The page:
Peace process picks up speed after nearly crashing

JERUSALEM — Perhaps only in the Middle East does the mood swing quite so fast.

A week ago, the region was plunged in the deepest despair, with the Israeli government intent on confiscating Arab land in eastern Jerusalem, the Arab states poised to hold an angry emergency summit over the matter, the various bilateral peace talks going nowhere, and the entire peace process in imminent danger of demise.

But now everything is suddenly back on course — and galloping along with a velocity that has taken everyone outside the innermost policymaking circles by surprise.

Israel and the Palestinians are determined to meet their July 1 deadline for implementing the next phase of Palestinian self-rule. Israel and Jordan are speeding the implementation of their peace treaty. Trade with Egypt is flourishing.

And King Hassan II of Morocco is once again dropping hints that the Persian Gulf states are about to create diplomatic ties with Israel.

Perhaps most important, the Israeli-Syrian track is in high gear.

A dose of skepticism, or at least cool caution, is in order, however. This is, after all, the Middle East.

But Israel's political leadership is taking the latest turnabouts in the regional atmosphere with the utmost seriousness.

So, too, are the residents of the Golan Heights, who fear their homes will be lost if and when Israel returns the area to Syria as part of an eventual peace deal.

Still, for the first time in months, a Syrian-Israeli deal seems like an actual possibility.

Labor Party Knesset members, emerging from a briefing with Prime Minister Yitzhak Rabin in the Knesset Monday, said they felt a peace treaty with Syria was a realistic and not-too-distant possibility.

At the briefing, Rabin stressed he was "not interested in any interim accord — only in a full peace treaty." He also reaffirmed his oft-stated pledge that the treaty would be submitted to the nation in a plebiscite before "a single centimeter" of withdrawal on the Golan took place.

At the core of the rapid change of atmosphere is a procedural breakthrough reached last week between Israel and Syria.

The breakthrough was announced with evident gratification by the U.S. State Department, which also said talks between high-ranking military officers of the two sides would resume this month in Washington.

State Department officials, in another sign that progress is afoot, also announced that Secretary of State Warren Christopher is planning another round of regional shuttle diplomacy, which is being preceded this week by a similar trip by his top aide on Middle East affairs, Dennis Ross.

Both Washington and Jerusalem clearly were anxious to play up the good news as a way of playing down the embarrassment caused by last week's land confiscation controversy.

In that drama, which both sides would undoubtedly like to forget, the United States used its veto power for the first time in five years at the U.N. Security Council to block a resolution calling on Israel to rescind its confiscation plans.

But within days, the Israeli government backed down from the confiscation decision in the face of domestic and regional pressures.

Rabin, for his part, came dangerously close to losing his office in a Knesset no-confidence vote related to the planned land seizures.

Only his last-minute agreement to freeze the confiscations persuaded the Arab parties in the Knesset that had introduced the no-confidence motions to back off from joining with the Likud opposition in toppling him.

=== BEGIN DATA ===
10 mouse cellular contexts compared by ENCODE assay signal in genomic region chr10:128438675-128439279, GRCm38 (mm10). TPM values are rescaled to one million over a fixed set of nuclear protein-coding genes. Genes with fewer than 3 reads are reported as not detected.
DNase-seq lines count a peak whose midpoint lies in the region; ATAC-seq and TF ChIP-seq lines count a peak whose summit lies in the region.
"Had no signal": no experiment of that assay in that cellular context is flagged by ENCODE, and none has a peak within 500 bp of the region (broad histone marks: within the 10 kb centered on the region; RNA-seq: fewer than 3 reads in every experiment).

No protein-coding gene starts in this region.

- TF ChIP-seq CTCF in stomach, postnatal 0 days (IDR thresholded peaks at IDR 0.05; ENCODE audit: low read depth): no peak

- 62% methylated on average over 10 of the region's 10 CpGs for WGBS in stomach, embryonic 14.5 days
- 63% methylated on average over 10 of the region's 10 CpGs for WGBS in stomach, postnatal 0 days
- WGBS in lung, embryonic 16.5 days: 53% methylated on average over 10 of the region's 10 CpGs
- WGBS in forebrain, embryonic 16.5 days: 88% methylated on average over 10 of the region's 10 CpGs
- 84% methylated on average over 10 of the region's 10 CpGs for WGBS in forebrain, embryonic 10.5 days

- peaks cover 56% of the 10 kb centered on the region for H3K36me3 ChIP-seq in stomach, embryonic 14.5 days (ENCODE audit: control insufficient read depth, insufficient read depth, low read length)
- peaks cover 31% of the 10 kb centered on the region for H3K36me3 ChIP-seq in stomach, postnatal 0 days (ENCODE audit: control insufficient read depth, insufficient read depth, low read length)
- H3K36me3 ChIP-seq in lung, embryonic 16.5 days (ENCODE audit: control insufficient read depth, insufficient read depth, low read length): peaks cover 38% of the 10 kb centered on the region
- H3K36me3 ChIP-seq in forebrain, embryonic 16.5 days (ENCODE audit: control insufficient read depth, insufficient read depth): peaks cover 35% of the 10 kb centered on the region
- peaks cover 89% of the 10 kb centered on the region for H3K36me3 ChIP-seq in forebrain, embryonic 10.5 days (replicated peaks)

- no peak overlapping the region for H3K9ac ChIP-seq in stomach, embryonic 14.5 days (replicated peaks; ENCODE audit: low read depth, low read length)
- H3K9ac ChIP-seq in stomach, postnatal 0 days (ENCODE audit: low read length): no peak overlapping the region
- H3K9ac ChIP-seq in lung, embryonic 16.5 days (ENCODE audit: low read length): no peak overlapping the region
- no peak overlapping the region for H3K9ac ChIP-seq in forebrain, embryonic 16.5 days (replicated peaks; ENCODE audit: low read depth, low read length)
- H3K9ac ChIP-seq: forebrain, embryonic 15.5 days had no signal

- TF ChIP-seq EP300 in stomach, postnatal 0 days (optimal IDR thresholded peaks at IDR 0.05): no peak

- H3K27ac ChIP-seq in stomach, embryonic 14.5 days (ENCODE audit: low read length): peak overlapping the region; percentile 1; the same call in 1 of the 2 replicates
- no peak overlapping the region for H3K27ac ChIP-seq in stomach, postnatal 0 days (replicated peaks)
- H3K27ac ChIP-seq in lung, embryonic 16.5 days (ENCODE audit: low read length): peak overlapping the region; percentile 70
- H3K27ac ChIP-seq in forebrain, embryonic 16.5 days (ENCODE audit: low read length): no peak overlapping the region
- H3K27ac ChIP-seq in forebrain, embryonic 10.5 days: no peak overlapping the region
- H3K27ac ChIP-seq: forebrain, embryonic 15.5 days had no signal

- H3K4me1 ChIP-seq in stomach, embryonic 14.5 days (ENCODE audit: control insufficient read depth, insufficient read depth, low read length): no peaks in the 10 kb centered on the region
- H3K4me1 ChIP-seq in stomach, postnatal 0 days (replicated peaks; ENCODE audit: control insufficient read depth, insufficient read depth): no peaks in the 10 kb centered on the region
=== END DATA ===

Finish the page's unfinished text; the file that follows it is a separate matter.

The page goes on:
Now, suddenly, Rabin again is scoring political points — many of which stem from the Syria turnaround.

In a briefing at the Knesset Monday on the Syria situation, Rabin referred to the "understandable concerns" of the Golan settlers but also pointedly cited the 1982 Sinai precedent, when Israel evacuated from the entire Sinai Peninsula as part of its peace deal with Egypt.

For now, prime minister is stressing four separate but interrelated components of the evolving peace deal with Syria.

The components are:

*The border. Here, according to informed sources, Israel flatly rejects Syria's demand that it withdraw to the line of June 4, 1967, which was more westerly, at several key points, than the border established in the early 1920s. The difference between the two lines is about 7 square miles and includes important water sources.

*The withdrawal period. Rabin has spoken of a period of "three years, give or take," during which he will want to see normalized relations in place before the Israel Defense Force undertakes its final pullback from the Golan. The Syrians are believed to be demanding that the withdrawal be completed within a few months.

*Normalization of ties. Syrian President Hafez Assad is reportedly now reconciled to the prospect of exchanging ambassadors, though it is not clear whether he agrees to this taking place before the final withdrawal, as Israel insists.

*Security arrangements. Israel remains adamant that with Syria on the Golan and the IDF back in the valley below after an Israeli withdrawal takes place, demilitarization and limitation-of-forces zones cannot be symmetrical. Israeli media reports say Rabin has dropped earlier demands for a scaling-down of the Syrian armed forces.

The Golan settlers and the Likud-led opposition, seeking to match the pace of diplomatic developments, are quickening their preparations for a massive public campaign against the projected withdrawal.

Residents of the region met with President Ezer Weizman over the weekend to help calm their fears.

Some of the settler leaders are confident that the Israeli public will side with the Golan residents in an eventual plebiscite.

But in the political community — and this includes some Likud members — the assessment is that if a peace treaty involving full normalization is drafted, most Israelis will be hard put to vote against it.